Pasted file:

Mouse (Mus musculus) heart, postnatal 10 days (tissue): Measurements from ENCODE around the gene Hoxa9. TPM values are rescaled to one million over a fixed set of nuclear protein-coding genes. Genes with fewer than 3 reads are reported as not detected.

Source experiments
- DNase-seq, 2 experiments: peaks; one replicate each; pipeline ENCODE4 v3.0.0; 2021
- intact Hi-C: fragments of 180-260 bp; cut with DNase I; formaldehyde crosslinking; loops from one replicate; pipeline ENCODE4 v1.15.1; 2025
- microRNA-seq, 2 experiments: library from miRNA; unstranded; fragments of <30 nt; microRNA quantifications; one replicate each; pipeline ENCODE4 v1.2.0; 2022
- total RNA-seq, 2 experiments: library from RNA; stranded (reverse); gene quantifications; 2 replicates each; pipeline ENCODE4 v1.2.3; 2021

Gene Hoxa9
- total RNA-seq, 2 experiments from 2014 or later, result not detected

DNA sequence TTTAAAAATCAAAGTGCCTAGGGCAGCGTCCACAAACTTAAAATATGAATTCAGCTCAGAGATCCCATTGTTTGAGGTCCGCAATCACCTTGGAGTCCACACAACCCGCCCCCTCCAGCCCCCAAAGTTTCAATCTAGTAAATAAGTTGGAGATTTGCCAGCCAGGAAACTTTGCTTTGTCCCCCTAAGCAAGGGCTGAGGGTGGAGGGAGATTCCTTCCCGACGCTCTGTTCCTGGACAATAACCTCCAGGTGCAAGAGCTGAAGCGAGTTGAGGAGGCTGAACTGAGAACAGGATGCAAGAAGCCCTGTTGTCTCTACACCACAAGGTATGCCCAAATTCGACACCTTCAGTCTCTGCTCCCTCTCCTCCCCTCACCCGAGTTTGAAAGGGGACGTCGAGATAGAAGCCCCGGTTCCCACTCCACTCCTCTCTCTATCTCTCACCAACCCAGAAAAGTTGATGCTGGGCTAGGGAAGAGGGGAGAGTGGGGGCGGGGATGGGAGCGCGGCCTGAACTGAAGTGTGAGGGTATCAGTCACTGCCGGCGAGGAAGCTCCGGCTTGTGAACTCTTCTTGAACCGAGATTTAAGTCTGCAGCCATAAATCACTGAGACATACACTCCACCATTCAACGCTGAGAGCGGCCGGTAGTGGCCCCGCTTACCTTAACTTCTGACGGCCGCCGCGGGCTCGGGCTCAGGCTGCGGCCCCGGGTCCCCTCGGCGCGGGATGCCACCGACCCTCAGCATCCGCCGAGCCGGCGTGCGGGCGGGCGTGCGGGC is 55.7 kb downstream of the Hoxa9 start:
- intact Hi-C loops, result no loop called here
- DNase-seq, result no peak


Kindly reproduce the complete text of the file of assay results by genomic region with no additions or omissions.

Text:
Mouse (Mus musculus) heart, postnatal 10 days (tissue): Measurements from ENCODE around the gene Hoxa9. TPM values are rescaled to one million over a fixed set of nuclear protein-coding genes. Genes with fewer than 3 reads are reported as not detected.

Source experiments
- DNase-seq, 2 experiments: peaks; one replicate each; pipeline ENCODE4 v3.0.0; 2021
- intact Hi-C: fragments of 180-260 bp; cut with DNase I; formaldehyde crosslinking; loops from one replicate; pipeline ENCODE4 v1.15.1; 2025
- microRNA-seq, 2 experiments: library from miRNA; unstranded; fragments of <30 nt; microRNA quantifications; one replicate each; pipeline ENCODE4 v1.2.0; 2022
- total RNA-seq, 2 experiments: library from RNA; stranded (reverse); gene quantifications; 2 replicates each; pipeline ENCODE4 v1.2.3; 2021

Gene Hoxa9
- total RNA-seq, 2 experiments from 2014 or later, result not detected

DNA sequence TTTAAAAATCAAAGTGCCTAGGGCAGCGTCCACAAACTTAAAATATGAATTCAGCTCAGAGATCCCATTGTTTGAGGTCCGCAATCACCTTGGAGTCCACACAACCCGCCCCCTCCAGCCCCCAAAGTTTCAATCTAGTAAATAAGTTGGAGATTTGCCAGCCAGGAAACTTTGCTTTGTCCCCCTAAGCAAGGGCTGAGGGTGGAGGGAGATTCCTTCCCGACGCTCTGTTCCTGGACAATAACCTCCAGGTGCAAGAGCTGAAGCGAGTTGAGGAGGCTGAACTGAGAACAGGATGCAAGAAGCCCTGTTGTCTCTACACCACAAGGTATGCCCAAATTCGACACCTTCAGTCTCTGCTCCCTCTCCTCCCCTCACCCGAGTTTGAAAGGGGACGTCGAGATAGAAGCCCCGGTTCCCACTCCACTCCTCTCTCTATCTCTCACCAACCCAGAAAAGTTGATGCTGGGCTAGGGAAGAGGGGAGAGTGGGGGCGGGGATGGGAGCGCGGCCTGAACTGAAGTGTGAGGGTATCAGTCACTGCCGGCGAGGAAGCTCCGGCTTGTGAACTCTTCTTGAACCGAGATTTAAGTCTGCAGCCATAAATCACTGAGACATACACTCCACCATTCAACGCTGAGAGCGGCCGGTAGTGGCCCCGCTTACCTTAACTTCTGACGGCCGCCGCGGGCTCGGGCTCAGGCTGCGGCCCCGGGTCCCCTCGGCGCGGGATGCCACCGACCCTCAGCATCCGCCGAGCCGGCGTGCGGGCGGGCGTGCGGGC is 55.7 kb downstream of the Hoxa9 start:
- intact Hi-C loops, result no loop called here
- DNase-seq, result no peak